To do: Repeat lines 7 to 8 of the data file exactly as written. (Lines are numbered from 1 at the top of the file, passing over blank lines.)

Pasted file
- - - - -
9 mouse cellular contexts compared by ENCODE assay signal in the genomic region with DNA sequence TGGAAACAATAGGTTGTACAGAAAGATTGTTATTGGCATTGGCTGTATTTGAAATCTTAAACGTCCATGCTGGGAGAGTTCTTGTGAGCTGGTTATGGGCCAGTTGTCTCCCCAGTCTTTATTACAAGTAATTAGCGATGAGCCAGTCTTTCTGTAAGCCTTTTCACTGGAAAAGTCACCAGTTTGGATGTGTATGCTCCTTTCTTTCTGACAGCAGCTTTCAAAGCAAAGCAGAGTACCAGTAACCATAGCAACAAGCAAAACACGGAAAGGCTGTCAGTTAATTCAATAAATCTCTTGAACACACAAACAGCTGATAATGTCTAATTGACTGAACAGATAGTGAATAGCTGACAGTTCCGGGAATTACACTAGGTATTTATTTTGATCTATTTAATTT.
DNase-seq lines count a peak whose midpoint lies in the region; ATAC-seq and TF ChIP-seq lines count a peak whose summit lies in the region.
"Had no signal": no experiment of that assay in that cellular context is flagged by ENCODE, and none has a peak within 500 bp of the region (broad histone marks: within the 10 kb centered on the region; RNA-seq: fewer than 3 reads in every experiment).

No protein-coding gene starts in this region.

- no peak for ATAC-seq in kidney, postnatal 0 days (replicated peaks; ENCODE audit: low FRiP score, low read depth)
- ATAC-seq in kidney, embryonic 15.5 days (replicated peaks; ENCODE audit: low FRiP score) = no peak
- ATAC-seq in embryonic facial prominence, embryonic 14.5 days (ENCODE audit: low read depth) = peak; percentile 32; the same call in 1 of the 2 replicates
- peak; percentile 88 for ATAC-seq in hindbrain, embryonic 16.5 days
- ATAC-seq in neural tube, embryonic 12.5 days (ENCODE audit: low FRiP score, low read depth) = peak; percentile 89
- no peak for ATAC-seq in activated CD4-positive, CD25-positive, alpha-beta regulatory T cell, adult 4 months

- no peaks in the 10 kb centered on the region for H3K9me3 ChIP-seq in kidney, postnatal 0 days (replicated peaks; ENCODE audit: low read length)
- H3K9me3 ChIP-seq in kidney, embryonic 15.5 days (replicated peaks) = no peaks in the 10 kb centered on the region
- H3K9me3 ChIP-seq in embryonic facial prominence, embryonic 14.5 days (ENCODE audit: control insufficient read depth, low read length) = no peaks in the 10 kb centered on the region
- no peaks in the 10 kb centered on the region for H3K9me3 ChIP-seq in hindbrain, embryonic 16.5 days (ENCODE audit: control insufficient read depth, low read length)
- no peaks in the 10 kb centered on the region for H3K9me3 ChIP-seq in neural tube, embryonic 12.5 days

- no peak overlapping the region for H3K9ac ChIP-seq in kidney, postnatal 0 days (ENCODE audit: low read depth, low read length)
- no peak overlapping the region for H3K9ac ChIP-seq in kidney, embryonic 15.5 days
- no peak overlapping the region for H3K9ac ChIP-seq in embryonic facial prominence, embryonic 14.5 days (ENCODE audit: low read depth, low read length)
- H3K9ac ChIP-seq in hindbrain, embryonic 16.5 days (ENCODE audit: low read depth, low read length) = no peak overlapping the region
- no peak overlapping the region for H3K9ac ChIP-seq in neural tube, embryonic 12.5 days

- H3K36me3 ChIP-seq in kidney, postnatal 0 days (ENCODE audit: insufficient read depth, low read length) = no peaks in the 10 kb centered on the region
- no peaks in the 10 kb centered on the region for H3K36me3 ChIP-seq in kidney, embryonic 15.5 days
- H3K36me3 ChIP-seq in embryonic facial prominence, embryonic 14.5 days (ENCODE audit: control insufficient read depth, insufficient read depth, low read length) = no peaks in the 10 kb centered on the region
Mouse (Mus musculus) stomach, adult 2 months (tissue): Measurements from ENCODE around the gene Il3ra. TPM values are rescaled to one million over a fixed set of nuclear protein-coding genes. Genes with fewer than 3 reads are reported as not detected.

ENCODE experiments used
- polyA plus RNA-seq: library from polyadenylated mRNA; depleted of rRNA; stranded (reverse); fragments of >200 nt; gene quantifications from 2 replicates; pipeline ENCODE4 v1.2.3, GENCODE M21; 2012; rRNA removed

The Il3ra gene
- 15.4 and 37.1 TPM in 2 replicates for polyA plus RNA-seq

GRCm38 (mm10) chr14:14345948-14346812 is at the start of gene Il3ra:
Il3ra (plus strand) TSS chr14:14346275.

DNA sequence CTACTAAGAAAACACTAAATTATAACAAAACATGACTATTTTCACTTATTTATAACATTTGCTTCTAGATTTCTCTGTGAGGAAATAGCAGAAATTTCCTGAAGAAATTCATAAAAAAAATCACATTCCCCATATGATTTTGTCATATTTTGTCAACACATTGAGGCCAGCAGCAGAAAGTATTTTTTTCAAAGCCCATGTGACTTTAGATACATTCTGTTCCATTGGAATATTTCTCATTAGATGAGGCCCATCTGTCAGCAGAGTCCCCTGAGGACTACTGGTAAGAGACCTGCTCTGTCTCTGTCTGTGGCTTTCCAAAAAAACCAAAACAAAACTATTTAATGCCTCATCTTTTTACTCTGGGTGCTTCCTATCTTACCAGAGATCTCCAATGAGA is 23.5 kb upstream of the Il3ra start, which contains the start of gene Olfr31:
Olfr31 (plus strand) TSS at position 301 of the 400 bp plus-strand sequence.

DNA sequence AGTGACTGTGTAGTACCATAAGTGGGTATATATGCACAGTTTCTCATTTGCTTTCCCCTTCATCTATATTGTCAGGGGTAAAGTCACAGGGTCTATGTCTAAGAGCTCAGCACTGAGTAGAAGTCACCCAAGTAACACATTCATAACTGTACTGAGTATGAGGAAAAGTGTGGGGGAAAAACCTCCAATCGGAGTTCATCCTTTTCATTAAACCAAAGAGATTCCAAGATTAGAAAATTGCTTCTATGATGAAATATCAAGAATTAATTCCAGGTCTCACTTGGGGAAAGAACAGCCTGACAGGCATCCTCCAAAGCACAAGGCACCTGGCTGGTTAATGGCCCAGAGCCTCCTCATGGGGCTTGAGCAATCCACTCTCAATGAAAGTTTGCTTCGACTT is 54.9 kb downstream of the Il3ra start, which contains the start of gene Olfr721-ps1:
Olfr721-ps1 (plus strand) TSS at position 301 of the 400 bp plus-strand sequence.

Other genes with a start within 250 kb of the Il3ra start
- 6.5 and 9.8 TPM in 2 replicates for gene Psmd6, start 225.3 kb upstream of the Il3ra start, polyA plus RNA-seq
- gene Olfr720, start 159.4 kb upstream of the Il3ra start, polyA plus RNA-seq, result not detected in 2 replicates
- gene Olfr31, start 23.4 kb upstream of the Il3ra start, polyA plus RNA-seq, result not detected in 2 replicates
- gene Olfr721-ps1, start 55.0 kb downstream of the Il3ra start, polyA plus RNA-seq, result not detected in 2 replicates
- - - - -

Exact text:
- ATAC-seq in embryonic facial prominence, embryonic 14.5 days (ENCODE audit: low read depth) = peak; percentile 32; the same call in 1 of the 2 replicates
- peak; percentile 88 for ATAC-seq in hindbrain, embryonic 16.5 days